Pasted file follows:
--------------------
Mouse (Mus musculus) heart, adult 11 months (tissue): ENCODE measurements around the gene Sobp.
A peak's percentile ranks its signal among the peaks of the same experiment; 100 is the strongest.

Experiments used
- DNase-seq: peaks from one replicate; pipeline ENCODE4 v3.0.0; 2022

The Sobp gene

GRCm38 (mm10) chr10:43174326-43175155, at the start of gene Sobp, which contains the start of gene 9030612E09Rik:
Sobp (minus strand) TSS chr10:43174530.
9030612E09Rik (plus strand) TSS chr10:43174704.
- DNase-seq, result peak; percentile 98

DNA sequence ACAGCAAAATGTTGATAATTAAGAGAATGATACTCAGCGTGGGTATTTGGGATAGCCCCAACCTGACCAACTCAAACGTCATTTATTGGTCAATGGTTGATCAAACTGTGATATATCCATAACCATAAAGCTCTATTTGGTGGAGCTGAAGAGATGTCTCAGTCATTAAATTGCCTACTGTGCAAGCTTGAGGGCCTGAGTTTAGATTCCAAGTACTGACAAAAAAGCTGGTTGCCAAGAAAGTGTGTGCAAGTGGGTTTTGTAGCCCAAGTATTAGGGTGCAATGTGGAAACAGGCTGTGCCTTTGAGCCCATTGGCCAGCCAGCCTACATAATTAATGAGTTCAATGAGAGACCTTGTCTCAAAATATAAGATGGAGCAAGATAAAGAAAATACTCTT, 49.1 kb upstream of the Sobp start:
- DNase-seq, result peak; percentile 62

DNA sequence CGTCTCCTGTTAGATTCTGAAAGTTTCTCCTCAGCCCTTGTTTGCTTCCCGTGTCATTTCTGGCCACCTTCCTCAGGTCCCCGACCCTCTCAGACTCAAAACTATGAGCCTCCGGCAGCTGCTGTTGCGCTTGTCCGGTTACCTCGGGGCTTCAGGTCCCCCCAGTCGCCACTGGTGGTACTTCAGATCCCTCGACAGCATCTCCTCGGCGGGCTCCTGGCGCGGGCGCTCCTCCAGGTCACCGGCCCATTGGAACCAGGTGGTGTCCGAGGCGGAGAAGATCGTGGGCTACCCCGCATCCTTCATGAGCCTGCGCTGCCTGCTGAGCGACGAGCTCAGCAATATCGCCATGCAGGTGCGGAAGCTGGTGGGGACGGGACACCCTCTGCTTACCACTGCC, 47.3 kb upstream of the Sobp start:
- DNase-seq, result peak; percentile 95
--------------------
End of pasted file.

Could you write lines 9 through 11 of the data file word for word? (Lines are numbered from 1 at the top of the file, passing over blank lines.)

- DNase-seq, result peak; percentile 98

DNA sequence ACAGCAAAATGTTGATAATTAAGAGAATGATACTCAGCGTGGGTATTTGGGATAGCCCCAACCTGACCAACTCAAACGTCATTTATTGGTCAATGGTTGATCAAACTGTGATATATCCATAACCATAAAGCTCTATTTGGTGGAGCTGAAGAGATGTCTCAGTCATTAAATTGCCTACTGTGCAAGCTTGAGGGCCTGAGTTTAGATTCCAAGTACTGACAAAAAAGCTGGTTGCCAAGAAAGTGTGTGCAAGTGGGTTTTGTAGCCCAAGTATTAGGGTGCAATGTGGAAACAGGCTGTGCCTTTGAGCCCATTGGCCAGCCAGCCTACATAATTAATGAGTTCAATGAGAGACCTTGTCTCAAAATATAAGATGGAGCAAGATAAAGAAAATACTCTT, 49.1 kb upstream of the Sobp start:
- DNase-seq, result peak; percentile 62